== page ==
Why do we say "Ships that pass in the night"?

Well-Known Expressions

Ships that pass in the night

Meaning:

People who meet once and form a close bond, but never meet again

Background:

This saying originates from Henry Wadsworth Longfellow's poem "The Theologian's Tale", which forms part of Tales of a Wayside Inn, a collection of poems narrated in the voices of a group of people in the tavern of the Wayside Inn in Sudbury, Massachusetts - all contemporaries and friends of Longfellow. Although the narrators are not identified, many are so clearly characterized that they can be identified.

The Theologian's Tale is clearly identified as written from the point of view of Elizabeth Haddon (1680-1762). Haddon was born in England and set sail to the New World in 1701 as a single woman without family. Shortly after her arrival she made a marriage proposal to John Estaugh, a Quaker minister, and they were married in 1702. Their courtship is narrated in "The Theologian's Tale", also known as "Elizabeth":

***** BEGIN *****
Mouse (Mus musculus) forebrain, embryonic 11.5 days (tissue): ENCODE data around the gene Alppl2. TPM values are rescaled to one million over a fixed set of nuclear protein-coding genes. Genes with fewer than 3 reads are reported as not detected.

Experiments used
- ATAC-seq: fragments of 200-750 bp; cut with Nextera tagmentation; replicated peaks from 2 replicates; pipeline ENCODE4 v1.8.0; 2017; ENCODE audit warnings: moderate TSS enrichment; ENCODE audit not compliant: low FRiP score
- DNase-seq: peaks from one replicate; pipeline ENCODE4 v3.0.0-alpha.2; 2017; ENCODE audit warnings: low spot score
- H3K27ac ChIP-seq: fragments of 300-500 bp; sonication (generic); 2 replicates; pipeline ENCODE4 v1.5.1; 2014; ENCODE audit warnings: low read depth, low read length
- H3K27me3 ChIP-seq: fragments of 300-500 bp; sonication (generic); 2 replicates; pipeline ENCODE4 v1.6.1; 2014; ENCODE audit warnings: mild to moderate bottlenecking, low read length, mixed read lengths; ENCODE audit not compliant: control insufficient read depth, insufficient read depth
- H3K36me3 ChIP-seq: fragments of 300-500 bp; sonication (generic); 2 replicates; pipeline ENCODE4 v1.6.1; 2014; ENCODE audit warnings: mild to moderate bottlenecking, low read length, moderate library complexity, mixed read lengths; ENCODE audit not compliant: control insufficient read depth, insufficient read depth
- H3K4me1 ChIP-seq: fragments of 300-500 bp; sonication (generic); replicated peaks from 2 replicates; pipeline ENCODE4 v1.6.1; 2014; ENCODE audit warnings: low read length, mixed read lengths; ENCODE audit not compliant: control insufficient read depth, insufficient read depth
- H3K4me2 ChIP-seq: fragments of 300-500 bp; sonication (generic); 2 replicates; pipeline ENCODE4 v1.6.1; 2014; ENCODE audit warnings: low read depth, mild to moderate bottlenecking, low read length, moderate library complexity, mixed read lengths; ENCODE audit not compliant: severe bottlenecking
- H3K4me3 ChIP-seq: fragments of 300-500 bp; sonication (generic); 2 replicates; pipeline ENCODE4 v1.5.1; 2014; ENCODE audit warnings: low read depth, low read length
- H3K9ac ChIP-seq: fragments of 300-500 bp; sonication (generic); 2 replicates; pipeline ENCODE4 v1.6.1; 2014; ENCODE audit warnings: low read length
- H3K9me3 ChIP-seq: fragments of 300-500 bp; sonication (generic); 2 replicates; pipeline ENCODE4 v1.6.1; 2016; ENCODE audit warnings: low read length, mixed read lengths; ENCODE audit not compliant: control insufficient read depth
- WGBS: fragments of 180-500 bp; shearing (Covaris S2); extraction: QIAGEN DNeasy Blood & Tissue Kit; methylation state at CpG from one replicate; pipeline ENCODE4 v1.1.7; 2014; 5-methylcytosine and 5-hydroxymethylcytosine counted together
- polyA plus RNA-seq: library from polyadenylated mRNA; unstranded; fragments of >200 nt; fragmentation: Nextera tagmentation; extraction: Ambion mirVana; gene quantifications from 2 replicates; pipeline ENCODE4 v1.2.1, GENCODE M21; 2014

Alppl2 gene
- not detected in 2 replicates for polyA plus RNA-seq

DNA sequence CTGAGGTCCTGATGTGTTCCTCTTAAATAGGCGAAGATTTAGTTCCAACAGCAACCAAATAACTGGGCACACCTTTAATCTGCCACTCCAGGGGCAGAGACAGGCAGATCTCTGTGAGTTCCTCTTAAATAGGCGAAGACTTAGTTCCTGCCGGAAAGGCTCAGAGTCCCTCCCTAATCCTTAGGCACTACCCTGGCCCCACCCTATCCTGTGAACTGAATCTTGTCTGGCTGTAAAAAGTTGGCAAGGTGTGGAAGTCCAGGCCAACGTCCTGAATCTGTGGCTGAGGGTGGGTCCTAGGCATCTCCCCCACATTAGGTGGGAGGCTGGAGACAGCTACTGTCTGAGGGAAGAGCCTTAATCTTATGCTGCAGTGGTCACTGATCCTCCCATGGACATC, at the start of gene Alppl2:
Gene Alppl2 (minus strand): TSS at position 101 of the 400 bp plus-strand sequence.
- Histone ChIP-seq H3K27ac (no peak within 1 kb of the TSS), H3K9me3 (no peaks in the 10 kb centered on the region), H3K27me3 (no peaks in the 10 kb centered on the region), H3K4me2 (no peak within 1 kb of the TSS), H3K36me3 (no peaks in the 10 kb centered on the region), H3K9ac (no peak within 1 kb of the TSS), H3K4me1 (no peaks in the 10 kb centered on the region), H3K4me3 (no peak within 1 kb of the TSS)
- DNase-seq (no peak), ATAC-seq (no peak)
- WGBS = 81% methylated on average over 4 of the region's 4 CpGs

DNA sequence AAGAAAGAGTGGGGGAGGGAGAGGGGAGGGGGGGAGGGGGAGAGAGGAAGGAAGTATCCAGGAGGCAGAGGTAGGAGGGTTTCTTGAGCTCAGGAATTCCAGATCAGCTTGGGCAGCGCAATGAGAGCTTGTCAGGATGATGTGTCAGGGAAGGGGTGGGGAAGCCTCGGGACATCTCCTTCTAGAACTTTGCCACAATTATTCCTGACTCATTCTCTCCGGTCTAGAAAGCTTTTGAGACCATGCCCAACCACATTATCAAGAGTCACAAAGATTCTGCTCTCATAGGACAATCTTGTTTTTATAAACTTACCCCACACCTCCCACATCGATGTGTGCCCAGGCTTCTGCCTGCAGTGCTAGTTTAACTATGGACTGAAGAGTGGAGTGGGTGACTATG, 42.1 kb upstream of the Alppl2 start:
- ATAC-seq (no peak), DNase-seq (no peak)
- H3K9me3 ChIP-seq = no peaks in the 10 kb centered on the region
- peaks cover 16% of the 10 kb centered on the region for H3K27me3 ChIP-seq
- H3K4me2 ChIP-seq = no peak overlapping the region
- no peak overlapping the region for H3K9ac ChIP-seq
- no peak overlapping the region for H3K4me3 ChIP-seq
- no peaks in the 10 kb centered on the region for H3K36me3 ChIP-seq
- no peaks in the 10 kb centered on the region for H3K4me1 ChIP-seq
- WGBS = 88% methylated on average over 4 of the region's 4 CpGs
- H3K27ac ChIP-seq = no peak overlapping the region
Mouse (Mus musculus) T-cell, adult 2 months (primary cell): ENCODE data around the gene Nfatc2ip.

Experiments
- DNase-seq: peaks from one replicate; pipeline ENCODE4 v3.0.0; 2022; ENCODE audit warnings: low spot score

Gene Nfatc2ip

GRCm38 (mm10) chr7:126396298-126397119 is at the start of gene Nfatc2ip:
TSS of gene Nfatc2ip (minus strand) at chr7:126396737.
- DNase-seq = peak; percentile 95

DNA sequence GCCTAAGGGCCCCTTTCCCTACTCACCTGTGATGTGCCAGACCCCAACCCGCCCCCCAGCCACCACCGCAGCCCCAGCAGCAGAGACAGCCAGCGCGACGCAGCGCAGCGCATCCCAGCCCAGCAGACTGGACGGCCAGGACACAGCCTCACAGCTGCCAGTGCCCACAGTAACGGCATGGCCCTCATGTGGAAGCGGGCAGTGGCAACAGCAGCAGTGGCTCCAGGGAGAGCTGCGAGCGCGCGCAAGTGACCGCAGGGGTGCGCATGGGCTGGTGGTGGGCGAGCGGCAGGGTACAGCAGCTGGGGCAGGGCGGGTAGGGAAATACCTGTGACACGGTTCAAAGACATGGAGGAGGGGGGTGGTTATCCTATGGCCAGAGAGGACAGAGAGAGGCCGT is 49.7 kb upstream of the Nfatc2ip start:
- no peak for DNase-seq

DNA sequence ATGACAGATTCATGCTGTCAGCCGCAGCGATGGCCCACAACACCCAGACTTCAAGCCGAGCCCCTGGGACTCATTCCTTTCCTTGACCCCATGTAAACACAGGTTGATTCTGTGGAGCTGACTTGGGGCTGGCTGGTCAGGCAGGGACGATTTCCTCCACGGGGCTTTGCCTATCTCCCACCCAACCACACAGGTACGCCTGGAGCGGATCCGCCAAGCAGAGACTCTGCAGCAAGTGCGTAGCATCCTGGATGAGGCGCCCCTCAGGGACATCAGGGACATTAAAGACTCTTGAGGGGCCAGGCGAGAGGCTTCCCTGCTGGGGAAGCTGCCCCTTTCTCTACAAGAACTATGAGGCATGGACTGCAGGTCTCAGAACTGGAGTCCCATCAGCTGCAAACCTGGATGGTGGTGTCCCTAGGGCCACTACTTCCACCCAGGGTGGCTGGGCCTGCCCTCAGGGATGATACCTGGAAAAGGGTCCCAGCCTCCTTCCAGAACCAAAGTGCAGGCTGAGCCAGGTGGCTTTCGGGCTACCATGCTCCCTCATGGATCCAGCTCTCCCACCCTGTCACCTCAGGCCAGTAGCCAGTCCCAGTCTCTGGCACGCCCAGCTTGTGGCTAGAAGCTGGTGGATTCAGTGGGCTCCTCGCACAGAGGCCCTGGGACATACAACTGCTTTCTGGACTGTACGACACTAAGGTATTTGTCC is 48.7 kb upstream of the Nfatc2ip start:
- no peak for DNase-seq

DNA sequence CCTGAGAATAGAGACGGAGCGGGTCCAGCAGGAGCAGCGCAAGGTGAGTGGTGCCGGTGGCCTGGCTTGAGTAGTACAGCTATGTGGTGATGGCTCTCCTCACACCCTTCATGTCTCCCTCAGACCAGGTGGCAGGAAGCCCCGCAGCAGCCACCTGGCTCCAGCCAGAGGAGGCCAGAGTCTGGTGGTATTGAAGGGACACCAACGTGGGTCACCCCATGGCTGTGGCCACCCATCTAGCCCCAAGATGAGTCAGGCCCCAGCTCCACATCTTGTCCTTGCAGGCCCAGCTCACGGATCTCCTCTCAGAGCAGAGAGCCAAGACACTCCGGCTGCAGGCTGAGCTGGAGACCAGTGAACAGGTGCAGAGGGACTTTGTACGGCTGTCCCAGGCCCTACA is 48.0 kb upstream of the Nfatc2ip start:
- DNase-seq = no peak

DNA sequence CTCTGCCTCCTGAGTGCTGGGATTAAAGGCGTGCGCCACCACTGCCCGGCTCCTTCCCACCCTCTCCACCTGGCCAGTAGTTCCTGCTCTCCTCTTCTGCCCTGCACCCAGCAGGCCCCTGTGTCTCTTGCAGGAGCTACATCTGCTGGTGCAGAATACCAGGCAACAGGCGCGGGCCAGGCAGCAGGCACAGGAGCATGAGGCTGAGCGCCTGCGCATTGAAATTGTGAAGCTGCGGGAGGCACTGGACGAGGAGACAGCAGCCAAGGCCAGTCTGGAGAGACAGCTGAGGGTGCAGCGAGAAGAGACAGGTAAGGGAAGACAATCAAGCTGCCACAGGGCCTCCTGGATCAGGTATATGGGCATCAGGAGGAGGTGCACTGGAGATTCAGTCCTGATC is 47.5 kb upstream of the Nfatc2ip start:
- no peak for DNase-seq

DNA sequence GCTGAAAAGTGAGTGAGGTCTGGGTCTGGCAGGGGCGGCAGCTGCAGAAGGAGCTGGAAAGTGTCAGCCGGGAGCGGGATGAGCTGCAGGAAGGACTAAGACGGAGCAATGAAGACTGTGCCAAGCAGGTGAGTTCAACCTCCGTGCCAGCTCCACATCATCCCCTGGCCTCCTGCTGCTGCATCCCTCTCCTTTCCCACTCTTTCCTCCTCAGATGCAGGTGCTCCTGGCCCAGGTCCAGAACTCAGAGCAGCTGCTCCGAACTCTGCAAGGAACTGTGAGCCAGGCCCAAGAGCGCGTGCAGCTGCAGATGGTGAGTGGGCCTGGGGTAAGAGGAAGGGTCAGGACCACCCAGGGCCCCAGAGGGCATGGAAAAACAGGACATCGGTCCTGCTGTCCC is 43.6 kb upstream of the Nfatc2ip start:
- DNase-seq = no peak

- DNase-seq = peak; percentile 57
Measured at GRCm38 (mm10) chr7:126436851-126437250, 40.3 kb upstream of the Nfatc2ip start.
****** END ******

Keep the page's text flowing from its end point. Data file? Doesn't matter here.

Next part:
Ships that pass in the night, and speak each other in passing,
Only a signal shown and a distant voice in the darkness;
So on the ocean of life we pass and speak one another,
Only a look and a voice, then darkness again and a silence.

"The Theologian's Tale" ("Elizabeth"), Stanza IV

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